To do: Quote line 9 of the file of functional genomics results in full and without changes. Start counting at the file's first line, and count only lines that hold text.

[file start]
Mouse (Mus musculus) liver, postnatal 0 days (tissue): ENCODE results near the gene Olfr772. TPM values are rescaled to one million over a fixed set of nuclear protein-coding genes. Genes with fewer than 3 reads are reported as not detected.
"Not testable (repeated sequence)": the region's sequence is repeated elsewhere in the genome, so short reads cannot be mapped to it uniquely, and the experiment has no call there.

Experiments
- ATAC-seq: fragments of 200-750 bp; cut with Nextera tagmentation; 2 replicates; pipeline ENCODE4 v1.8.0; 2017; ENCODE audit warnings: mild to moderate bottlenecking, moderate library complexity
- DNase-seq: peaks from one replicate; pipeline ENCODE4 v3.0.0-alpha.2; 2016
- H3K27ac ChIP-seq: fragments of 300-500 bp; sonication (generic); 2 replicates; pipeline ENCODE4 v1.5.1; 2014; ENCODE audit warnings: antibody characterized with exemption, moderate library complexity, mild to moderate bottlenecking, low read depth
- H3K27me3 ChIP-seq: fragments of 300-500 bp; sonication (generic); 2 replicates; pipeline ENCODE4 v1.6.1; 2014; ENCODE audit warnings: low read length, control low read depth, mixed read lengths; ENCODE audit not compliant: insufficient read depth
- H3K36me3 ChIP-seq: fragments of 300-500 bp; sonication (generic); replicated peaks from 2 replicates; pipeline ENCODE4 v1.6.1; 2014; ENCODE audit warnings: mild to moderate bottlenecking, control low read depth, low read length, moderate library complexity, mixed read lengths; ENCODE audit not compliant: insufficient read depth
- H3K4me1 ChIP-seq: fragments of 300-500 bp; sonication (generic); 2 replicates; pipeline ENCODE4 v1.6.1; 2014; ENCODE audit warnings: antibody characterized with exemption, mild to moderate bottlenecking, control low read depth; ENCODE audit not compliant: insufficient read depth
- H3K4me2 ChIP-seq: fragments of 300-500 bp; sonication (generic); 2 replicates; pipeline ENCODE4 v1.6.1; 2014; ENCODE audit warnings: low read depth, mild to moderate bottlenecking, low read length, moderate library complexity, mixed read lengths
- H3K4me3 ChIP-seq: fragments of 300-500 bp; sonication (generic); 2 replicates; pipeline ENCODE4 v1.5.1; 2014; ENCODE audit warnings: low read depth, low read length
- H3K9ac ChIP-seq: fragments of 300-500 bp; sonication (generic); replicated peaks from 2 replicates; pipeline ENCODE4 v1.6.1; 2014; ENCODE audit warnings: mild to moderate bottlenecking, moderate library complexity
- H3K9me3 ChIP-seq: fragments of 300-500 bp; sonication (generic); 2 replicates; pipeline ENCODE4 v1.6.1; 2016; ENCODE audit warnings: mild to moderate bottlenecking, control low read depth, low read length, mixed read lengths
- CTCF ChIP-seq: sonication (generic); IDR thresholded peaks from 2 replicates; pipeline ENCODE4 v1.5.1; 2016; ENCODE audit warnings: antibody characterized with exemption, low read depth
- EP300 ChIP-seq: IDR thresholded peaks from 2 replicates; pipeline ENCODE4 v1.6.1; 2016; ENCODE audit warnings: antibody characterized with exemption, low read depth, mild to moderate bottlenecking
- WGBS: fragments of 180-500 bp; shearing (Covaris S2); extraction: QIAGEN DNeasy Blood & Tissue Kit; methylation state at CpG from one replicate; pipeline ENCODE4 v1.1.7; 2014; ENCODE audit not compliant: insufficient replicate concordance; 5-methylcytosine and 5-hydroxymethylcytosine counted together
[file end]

- H3K4me1 ChIP-seq: fragments of 300-500 bp; sonication (generic); 2 replicates; pipeline ENCODE4 v1.6.1; 2014; ENCODE audit warnings: antibody characterized with exemption, mild to moderate bottlenecking, control low read depth; ENCODE audit not compliant: insufficient read depth